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Catherine Liebenau

PDS Intern
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It all began in fourth grade. For both my fourth and fifth grade years I had a teacher named Ms. Eaton. To this day, she remains the reason I chose to go into teaching. By learning in her classroom I became more confident in my abilities as a writer, I discovered a passion for history, and I learned the importance of being tough. Ms. Eaton had high expectations for each of her students. She wanted us to be passionate about the environment, only turn in work that we spent a considerable amount of time on, and most importantly not complain. (A rule she penned “no whimpin, no whinin”.) Since elementary school, I have carried her lessons with me as I have worked with children in the classroom, religious school, and summer camp setting.

The PDS program attracted me, because I want my student teaching experience to be challenging. It is my goal to grow in my capacity to present material in both informative and engaging ways. Not only that, but to help children discover and follow their passions. A few summers back I was working at a camp that had children from third to tenth grade in attendance. The upper grade cabins frightened me, because most of my experience was working with elementary aged children at that point. My last session there I had ninth and tenth grade girls, at first I was terrified. It ended up being a really rewarding two weeks. My proudest moment working with these girls came when I led a body image activity that I had planned. We were able to reflect on the media’s portrayal of young girls, the fact that I had facilitated this open and honest discussion was a turning point for me. I realized that as a teacher, I would have this opportunity each day in my classroom. Teachers have an incredibly powerful role to help shape the future, a responsibility that I do not take lightly.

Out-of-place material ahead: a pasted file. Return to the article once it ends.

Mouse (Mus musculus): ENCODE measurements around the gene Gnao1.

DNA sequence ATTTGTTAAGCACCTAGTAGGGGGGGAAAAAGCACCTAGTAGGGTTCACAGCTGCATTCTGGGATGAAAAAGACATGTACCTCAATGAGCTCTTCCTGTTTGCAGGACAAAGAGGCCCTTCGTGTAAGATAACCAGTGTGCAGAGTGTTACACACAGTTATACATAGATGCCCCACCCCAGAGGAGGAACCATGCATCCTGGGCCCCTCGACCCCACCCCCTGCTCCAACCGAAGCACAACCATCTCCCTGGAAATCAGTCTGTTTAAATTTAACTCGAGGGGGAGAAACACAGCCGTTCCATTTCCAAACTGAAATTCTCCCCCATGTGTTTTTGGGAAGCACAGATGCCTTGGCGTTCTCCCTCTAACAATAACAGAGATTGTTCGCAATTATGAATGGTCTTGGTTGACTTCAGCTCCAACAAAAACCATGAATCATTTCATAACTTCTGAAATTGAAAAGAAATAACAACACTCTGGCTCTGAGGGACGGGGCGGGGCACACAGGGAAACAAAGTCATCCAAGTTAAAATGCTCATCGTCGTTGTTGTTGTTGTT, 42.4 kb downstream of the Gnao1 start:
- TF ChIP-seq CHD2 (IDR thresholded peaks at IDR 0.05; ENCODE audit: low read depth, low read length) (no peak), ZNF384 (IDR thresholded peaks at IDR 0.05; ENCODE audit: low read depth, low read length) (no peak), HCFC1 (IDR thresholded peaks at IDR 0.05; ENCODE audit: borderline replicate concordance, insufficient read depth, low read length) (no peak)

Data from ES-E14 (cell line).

While I have many years of experience working with children, the populations I have helped out with mainly contain students coming from predominately middle class, white backgrounds. This is not a complete picture of what an American classroom looks like in most areas. PDS would bring me the opportunity to teach a more diverse student body. It is my believe that through student teaching at a PDS school I will be more prepared for instructing in my own classroom in the years to come.


10th among public universities for its master’s and doctoral programs
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#1 public program in nation for special education
—U.S. News & World Report
Assists public schools and other partners in all 105 Kansas counties
$938,377 in scholarship funds awarded to 420+ students
Research expenditures of $36,804,773 for 2011-12
Research from KU’s largest grant, the $24.5 million SWIFT project, assists educators, children, and families across the United States
The award-winning special education faculty published 140 refereed articles, 11 books, and 60 chapters in 2015-16
Students with intellectual disabilities are participating in KU undergraduate programs through a grant-funded KU special education program
Researchers on a $3.5 million grant are collecting data on an innovative reading program designed to teach reading to students with the most significant disabilities in seven Kansas school districts
One of 34 U.S. public institutions in the prestigious Association of American Universities
44 nationally ranked graduate programs.
—U.S. News & World Report
Top 50 nationwide for size of library collection.
—ALA
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